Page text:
From mountain tops to ocean depths, the summer of extremes continues. Heatwaves are baking large parts of the northern hemisphere, fuelling unprecedented wildfires and disrupting marine ecosystems. Floods have transformed desert landscapes. The high-impact weather in August follows the hottest ever month on record in July.
“This is the new normal and does not come as a surprise,” said Alvaro Silva, a climate expert with WMO. “The frequency and intensity of many extremes, such as heatwaves and heavy precipitation, have increased in recent decades. There is high confidence that human induced climate change from greenhouse emissions, is the main driver. This gives us the long-term context for the increasing occurrence and severity of such extreme weather and extreme events," he told a regular media briefing in Geneva.
He said that the behaviour of the jet stream was also a contributing factor - its position has sometimes been. more southern than usual and has been meandering in some regions generating blocking (persistent weather pattern) conducive of extreme weather events such as heatwaves as warmer air is pulled from subtropical regions.
"There are several studies suggesting a connection between rapid warming and changes in the Arctic, due to human-induced climate change, and midlatitude weather patterns, including in atmospheric dynamics such as the jet stream but further in depth research is needed to fully understand and explain the extremes occurring this summer," said Mr Silva.
Moderate and severe heat warnings for the third week of August have been issued by several national meteorological and hydrological services in Europe, including from France, Switzerland, Germany, Poland, Croatia, Italy, Greece, Hungary, Austria, Lithuania.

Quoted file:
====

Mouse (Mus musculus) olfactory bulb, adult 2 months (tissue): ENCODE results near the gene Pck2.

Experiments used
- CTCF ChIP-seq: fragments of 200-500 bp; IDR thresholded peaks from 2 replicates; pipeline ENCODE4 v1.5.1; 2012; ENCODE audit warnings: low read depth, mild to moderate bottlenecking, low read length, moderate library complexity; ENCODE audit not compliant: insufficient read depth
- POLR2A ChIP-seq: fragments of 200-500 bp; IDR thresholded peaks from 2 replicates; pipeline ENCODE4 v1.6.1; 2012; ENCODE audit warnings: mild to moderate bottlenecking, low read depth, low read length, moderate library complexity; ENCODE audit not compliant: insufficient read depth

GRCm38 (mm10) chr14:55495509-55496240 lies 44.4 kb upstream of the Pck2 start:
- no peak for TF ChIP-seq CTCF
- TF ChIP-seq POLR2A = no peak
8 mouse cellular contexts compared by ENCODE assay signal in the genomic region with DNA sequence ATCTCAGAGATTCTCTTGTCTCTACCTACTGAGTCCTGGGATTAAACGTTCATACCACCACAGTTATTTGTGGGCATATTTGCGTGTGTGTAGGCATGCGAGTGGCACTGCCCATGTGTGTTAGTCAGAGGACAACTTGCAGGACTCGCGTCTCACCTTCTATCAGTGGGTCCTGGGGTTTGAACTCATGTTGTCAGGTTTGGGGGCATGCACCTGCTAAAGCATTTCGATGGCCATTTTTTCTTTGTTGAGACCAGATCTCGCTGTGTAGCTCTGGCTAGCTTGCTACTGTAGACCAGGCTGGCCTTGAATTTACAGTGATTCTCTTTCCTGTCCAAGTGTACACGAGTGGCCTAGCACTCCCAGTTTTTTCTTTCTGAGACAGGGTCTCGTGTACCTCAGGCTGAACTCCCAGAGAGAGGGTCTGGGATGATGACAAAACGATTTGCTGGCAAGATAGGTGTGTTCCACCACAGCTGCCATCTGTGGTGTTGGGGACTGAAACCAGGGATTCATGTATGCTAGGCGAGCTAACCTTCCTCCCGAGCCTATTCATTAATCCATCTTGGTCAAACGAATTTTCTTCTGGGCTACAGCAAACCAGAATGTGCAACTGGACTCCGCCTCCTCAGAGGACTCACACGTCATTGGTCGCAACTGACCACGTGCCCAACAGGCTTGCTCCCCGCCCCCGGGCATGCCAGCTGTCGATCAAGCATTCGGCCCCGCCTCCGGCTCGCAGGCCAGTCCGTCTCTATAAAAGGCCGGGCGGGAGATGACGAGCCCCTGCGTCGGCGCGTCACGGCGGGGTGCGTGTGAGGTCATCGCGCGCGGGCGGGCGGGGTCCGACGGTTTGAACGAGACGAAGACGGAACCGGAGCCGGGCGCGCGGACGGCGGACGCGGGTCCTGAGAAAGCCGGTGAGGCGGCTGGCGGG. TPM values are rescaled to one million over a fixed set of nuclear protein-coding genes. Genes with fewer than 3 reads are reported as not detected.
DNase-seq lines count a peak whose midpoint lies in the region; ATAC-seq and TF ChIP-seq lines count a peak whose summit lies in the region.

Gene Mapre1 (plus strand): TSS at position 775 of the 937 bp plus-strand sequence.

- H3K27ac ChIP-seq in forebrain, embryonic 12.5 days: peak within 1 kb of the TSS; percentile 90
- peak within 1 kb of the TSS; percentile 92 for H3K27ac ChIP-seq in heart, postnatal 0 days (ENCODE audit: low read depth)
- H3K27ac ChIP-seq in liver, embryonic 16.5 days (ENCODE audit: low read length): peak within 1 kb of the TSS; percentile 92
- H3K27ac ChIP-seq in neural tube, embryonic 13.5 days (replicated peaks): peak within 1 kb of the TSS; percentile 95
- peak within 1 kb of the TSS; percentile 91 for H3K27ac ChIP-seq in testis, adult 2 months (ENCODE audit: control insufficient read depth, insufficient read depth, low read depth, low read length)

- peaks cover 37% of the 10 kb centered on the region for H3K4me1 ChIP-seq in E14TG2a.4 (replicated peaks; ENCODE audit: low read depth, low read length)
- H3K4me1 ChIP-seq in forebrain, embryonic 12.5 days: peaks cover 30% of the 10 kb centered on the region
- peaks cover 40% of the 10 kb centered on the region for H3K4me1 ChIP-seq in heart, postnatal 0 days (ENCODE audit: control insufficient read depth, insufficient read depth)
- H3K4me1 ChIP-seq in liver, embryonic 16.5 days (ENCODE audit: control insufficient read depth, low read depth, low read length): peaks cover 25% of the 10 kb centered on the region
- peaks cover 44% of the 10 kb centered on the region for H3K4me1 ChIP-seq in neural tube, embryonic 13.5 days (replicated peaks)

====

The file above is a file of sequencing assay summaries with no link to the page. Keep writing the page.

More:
Much of Switzerland is under level three amber alert or the top-level red alert (as with the case of Geneva) until Thursday.
The heat has reached new heights. Switzerland has new altitude record for the freezing point of 5,298 m (17,381 feet), measured by a Meteo-Suisse radiosonde carried by a weather balloon above Payerne.
"Another blow for glaciers that have already strongly suffered this year. Snow coverage is only present at the highest elevations," said Matthias Huss, head of Switzerland's glacier monitoring network and a member of WMO's Global Cryosphere Watch community.
Temperatures in much of the southern half of France are forecast to be above 37°C on 22 and 23 Augusts, reaching a peak of 40 to 42°C in the Drome region. Meteo-France issued an amber alert for 49 departments and a red alert for four. It says that numerous station records have fallen both maximum daytime temperatures and minimum overnight ones – which have a particular impact on health.
There are also red alerts in parts of Italy, Croatia and Portugal and widespread amber heat alerts in neighbouring countries.
Norway, which has suffered prolonged heavy rainfall, floods and landslides, is once again under a top-level red alert for rain in the southern part of the country.
Morocco set a new national temperature record of 50.4 °C in Agadir on 11 August, as temperatures crossed 50°C for the first time. Turkey reported a new national temperature record of 49.5°C on 15 August, beating the previous record of 49.1°C set in July 2021. Many parts of the Middle East also saw temperatures of above 50°C.
Spain, including Canary Islands, and Portugal also experienced extreme heat, fuelling an extremely severe fire risk. As of 17 August, the Tenerife wildfire continued out of control, with more than 2600 ha burnt area and people evacuated in some sites. Dry conditions, maximum temperatures above 30 °C, night temperatures above 20 °C, peak wind gusts above 50 km/h were observed on 16 and 17 in some AEMET weather stations of Tenerife.
Greece, badly scarred by wildfires in July, was again hit by fatal fires, leading to a number of reported deaths.
Japan has also suffered a prolonged heatwave, with many station records broken, according to the Japanese Meteorological Agency.
WMO is stepping up efforts to strengthen heat-health early warnings and integrated action plans for heatwaves, which are amongst the deadliest natural hazards. Heat is a rapidly growing health risk, due to burgeoning urbanisation, an increase in high temperature extremes, and demographic changes in countries with ageing populations. Hundreds of thousands of people die from preventable heat-related causes each year.